Christos Anesti! Alithos Anesti!
Christ is Risen! Truly He is Risen!

Having just celebrated Holy Pascha, we have been filled with a great light – the Light of Jesus Christ. He has trampled down death once and for all transformed our lives forevermore. It is truly a joyous event and one we celebrate, not just one day, but for forty days until the feast of Ascension, which occurs on May 25th this year. With all of the energy and excitement of the past few weeks, I often find myself asking “what do I do now?” I find I want to just go back to life as it was before Great Lent began. But this is not what Christ wants for us. He has given us something unimaginable. To go back to our old lives would be to simply throw that away like a disposable plastic bag. Christ called His disciples (and us) to something greater and we are now in a time to make ready to do this.

He commanded them not to depart from Jerusalem, but to wait for the Promise of the Father, “which,” He said, “you have heard from Me; “for John truly baptized with water, but you shall be baptized with the Holy Spirit not many days from now.” –Acts 1:4-5

He told the disciples to rest and wait for the Holy Spirit, which came upon them at Holy Pentecost. We have the luxury of not having to wait for it though. We have received the same Spirit by way of Chrismation and it lives in us. We can begin today!

The theme this year for Metropolis Clergy-Laity Assembly was “Let Your Light Shine!” It was an invitation for us to take the light we’ve received out into the world. “You are the light of the world. A city that is set on a hill cannot be hidden. Nor do they light a lamp and put it under a basket, but on a lampstand, and it gives light to all who are in the house. Let your light so shine before men, that they may see your good works and glorify your Father in heaven.” (Mat 5:14-16 ) The light which we received at Pascha reignites that Spirit within each one of us, not for our own purpose, but that we may go out into the world and share it with all those around us.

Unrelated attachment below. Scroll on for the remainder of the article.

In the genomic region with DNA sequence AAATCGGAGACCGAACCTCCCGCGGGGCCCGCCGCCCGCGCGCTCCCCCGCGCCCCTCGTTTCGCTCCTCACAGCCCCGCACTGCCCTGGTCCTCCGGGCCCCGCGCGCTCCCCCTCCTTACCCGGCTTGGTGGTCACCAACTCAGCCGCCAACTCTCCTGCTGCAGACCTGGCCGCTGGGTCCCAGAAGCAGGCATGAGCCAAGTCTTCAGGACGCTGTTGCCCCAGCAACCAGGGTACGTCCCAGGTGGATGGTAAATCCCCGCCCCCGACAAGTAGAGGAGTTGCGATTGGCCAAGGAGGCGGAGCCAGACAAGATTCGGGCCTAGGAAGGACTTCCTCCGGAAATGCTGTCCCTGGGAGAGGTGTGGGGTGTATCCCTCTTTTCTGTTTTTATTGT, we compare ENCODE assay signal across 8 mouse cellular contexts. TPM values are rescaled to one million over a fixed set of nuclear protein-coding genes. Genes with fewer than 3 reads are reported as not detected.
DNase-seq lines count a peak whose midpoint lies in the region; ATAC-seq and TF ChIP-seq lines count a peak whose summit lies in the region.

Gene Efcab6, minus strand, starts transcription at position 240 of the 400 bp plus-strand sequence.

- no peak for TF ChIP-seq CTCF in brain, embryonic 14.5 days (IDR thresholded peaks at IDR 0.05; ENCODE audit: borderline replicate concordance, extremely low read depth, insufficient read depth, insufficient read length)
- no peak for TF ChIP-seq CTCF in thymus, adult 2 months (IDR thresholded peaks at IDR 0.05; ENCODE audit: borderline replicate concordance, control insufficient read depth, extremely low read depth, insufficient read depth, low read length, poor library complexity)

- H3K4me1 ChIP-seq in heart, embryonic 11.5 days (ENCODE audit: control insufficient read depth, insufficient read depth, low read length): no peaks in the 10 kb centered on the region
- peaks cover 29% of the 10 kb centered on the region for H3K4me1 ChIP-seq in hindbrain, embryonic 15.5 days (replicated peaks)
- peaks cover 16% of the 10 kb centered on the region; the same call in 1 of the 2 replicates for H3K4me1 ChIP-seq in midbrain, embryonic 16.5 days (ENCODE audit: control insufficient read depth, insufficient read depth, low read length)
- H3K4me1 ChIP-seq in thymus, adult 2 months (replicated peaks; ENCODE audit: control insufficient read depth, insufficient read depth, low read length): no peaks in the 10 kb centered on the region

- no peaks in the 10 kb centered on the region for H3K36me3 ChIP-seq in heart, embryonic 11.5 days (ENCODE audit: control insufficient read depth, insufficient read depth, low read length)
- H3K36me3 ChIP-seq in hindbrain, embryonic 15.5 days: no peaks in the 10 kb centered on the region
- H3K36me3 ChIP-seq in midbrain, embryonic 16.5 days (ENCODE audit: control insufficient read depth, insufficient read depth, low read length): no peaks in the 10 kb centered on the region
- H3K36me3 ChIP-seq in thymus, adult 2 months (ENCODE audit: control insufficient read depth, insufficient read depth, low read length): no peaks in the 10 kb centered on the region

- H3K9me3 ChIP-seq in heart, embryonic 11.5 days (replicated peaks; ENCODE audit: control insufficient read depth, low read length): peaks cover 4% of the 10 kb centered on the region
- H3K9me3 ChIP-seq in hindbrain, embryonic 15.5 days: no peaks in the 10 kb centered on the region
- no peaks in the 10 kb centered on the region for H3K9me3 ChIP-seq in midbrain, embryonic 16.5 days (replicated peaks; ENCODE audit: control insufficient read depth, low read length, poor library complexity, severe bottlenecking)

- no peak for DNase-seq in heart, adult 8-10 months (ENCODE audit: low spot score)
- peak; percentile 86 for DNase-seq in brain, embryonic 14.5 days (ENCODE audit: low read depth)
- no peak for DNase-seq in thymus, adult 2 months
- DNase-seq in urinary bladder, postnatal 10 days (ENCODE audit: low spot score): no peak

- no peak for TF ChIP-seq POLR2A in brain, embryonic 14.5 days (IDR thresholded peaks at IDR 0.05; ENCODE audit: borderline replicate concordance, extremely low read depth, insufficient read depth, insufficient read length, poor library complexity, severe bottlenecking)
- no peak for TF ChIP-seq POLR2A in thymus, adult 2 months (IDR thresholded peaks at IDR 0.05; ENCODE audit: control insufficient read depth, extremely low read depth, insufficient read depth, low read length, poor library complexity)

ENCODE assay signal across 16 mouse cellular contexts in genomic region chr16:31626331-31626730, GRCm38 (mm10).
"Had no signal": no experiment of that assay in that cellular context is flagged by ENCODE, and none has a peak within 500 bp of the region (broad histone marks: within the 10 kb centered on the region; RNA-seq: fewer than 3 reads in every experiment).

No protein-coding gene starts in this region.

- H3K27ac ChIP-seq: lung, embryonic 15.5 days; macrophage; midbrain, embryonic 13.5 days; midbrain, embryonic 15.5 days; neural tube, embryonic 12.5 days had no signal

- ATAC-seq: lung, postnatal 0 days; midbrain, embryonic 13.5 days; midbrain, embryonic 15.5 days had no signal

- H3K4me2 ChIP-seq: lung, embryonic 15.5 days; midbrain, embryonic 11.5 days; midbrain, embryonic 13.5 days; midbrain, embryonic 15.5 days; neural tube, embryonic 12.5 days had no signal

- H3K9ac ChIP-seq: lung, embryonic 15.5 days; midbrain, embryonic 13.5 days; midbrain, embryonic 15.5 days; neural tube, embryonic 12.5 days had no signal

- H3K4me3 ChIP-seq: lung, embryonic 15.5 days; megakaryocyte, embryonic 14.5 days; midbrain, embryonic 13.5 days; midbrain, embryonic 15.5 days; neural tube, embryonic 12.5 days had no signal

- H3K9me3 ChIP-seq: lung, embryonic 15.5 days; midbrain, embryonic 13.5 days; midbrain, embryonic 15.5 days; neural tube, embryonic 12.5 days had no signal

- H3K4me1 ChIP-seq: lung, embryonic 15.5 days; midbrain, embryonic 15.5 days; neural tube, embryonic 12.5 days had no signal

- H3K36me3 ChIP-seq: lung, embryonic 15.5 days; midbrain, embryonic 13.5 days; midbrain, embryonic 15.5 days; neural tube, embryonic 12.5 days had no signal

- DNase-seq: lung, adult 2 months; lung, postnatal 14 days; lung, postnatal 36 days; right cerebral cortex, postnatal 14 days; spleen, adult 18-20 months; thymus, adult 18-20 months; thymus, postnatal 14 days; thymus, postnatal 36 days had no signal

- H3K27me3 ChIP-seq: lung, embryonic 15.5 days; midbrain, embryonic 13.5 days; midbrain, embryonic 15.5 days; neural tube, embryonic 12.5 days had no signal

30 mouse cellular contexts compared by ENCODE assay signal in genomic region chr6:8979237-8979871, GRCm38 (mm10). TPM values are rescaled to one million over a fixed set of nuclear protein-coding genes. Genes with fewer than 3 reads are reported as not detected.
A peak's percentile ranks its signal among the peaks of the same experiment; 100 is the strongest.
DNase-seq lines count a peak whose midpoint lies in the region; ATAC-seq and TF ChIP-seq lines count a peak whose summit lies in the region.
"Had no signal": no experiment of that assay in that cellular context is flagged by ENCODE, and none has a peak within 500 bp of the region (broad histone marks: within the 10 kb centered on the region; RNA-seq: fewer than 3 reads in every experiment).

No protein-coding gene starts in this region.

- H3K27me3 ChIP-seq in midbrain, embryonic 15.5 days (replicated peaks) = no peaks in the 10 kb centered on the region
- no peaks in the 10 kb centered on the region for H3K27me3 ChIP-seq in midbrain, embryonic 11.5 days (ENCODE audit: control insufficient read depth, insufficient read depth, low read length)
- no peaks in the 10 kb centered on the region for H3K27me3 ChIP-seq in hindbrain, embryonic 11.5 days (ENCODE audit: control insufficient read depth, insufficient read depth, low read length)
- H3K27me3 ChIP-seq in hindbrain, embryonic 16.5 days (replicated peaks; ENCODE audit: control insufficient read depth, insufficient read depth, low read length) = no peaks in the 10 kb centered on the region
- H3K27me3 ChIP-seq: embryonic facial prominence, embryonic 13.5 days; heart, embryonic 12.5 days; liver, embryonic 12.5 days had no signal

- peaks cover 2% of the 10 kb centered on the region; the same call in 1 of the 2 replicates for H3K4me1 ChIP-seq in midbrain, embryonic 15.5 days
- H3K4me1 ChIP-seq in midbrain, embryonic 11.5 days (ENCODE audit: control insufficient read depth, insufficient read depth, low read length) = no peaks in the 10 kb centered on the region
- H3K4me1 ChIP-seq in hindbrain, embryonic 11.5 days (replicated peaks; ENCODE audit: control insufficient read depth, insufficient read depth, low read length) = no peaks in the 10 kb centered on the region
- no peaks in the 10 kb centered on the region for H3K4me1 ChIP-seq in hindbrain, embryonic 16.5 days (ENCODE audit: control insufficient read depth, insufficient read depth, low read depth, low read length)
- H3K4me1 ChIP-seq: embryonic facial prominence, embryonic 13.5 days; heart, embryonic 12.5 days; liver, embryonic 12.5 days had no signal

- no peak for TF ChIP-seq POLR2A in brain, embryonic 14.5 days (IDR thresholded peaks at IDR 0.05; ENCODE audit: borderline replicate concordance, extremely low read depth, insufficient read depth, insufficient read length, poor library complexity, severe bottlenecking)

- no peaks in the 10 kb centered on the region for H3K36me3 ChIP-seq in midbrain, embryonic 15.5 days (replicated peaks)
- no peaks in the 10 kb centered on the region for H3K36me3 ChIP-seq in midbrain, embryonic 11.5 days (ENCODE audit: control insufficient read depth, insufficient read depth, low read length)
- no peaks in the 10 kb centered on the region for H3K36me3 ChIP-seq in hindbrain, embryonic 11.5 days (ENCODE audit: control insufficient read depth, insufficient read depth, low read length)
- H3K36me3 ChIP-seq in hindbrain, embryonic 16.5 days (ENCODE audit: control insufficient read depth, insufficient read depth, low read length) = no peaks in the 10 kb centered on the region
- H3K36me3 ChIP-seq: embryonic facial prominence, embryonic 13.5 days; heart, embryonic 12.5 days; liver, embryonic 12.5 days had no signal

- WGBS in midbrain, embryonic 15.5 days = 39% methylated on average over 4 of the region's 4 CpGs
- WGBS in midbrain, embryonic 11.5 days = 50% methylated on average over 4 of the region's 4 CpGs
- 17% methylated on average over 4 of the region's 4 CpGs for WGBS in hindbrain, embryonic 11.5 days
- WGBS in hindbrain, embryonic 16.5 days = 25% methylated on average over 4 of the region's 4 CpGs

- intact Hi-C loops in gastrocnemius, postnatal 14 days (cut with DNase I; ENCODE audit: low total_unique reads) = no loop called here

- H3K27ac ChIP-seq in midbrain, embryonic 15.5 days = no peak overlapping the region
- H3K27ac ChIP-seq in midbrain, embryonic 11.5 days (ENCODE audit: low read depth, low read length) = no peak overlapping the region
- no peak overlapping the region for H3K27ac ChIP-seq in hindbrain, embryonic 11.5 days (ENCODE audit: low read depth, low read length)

The featured speaker at our Clergy-Laity Assembly this year, Katrina Bitar, spoke of what it looks like for our churches to have no walls. She asked how can we cultivate vibrant, intergenerational communities that are engaged with the greater community outside our doors? She challenged us to take the beauty of our faith out into the world and be living icons. She challenged us to look more closely at how Christ approached people – not seeking to fix or help them, but to listen first. Only after that does healing take place.

The reality of our situation rings true in one of the prayers from confession. The priest says to the penitent: “I have no power on earth to forgive sins, but God alone.” This doesn’t just apply to the priest, but to all of us. Our job is not to simply go out and gather more Christians, or grow our parish numbers or even to be moral compasses for the world. While we may be able to see some tangible gains in the short term, we don’t have the power to truly heal, which is the real aim of the Church. What we can do is to open ourselves to the opportunities to bring Christ to our brothers and sisters. When we approach everyone we meet with compassion and love we allow Him to heal the world around us and draw all of His children to His kingdom.